Filing expense reports is not unlike filing tax returns: Even people who are getting money back will put off the task as long as possible.
Eric Sikola says a change in company culture and a smartphone can go a long way to changing that.
Mr. Sikola is general manager and founder of ExpenseCloud, one of the cloud-based expense reporting companies that allow users to create, submit and approve expense reports online or by mobile app.
The theory is that by reducing the hassle of filing expense reports, employees will embrace -- or at least not avoid -- the task.
Other solutions have been tried.
Corporate credit cards were a first step toward helping companies to monitor and control expenses, but they have a downside.
"The problem is that, if I'm not floating the company the money, I'm superlazy turning in expense reports," Mr. Sikola said.
Allowing an employee to submit receipts digitally -- which meets IRS guidelines -- streamlines the process, Mr. Sikola said. With the ExpenseCloud app, an employee takes a smartphone picture of a receipt and files it with a manager who can approve the expense and forward it along to payroll.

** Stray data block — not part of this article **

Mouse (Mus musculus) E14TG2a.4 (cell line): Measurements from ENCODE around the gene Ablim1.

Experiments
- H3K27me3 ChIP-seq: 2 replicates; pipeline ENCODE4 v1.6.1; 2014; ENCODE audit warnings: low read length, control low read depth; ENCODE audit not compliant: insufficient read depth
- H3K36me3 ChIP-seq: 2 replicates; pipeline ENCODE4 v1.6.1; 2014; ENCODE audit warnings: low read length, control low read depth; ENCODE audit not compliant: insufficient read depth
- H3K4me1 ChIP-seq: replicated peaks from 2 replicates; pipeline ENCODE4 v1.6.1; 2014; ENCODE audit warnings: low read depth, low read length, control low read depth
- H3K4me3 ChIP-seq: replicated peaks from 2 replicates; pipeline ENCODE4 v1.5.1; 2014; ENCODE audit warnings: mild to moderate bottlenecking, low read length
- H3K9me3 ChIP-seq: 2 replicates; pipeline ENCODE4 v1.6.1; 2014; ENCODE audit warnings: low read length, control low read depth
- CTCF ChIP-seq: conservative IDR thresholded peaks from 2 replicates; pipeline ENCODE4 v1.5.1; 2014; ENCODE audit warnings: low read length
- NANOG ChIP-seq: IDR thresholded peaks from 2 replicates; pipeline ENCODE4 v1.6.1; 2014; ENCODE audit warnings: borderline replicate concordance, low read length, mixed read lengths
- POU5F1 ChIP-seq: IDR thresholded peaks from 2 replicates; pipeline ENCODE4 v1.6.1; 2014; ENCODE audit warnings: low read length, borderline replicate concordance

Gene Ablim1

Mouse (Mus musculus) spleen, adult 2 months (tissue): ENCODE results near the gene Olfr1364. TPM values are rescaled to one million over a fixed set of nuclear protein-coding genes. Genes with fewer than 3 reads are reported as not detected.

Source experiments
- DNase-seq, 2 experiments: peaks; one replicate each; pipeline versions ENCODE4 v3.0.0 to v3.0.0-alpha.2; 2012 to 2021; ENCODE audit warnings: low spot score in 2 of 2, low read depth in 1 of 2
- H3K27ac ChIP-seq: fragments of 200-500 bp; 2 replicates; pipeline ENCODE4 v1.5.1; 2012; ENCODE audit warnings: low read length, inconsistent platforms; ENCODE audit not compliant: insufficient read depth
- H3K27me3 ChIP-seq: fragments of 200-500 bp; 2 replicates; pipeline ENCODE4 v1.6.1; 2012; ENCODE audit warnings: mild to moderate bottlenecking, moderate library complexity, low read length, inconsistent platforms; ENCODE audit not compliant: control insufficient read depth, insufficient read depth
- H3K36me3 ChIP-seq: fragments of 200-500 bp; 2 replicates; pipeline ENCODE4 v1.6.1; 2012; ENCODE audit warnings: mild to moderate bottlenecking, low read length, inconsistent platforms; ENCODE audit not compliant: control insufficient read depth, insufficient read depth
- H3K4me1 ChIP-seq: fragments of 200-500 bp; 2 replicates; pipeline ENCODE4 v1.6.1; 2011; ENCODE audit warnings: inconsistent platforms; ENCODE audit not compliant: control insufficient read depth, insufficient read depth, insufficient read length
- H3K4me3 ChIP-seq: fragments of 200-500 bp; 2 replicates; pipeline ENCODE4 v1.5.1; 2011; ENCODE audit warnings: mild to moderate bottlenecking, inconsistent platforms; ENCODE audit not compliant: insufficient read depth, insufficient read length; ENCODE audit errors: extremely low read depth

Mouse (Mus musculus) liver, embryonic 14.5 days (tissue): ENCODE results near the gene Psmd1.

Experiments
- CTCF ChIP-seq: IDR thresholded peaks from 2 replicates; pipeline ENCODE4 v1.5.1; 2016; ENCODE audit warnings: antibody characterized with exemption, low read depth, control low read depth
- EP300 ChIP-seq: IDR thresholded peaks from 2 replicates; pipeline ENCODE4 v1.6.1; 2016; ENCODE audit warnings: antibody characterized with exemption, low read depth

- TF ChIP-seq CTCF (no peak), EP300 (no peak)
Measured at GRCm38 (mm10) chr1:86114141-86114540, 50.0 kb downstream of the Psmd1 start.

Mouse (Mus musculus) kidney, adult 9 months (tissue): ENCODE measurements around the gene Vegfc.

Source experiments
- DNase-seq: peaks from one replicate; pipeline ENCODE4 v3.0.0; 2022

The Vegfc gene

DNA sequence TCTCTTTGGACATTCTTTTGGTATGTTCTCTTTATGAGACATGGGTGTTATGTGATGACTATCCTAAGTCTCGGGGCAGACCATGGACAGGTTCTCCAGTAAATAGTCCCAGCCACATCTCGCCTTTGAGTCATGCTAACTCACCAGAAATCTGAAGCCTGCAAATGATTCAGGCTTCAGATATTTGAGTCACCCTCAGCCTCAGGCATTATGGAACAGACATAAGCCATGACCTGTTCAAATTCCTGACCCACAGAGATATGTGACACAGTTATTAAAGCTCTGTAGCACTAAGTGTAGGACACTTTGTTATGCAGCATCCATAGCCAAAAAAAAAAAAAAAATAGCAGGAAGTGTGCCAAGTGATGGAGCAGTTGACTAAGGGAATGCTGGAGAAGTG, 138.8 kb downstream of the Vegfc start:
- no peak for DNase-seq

Santa Monica, Calif.-based ExpenseCloud, which launched in 2008 and serves 5,000 companies, has both a free model and a pay model with more integrated features that ranges from $4 to $10 a month.
But technology only goes so far. The corporate culture also has a lot to say about how employees handle expenses.
Generally speaking, the IRS sets a $75 threshold for expenses without a receipt, although companies often lower that bar to $15 to $20.
But Mr. Sikola said for major expenses a receipt alone is not enough and he recommends that companies require itemized receipts, in particular for hotel bills and meals. "If you are going to pay for a meal, who were the attendees and what was the purpose?"
Corporate culture also sets the tone for employees who file expenses past the given deadline, which in most cases is 30 to 45 days.
"It all boils down to a policy where we won't pay you back if you don't file on time," Mr. Sikola said. Doing that just a few times makes a statement about how seriously the company takes the deadline, he said.
Of course, companies wanting to enforce the rules should make sure the reimbursement policy is communicated effectively and shared online in a formal document that is adaptable as circumstance warrant.
Even with all the tools available, employees still submit some crazy expenses.
ExpenseCloud's list of the Top 5 Wildest Expenses that have come through the system are -- starting at No. 5 -- men's clothing, $10,000 in wine, parking tickets, Victoria's Secret clothing and strip clubs, especially in Texas. (Maybe those strip clubs serve a killer steak.)
"We know where they are spending the money; we don't know what they are spending the money on," Mr. Sikola said.
For more information on ExpenseCloud, go to www.expensecloud.com.
Brian Hyslop: email@example.com or 412-263-1936. First Published October 28, 2012 4:00 AM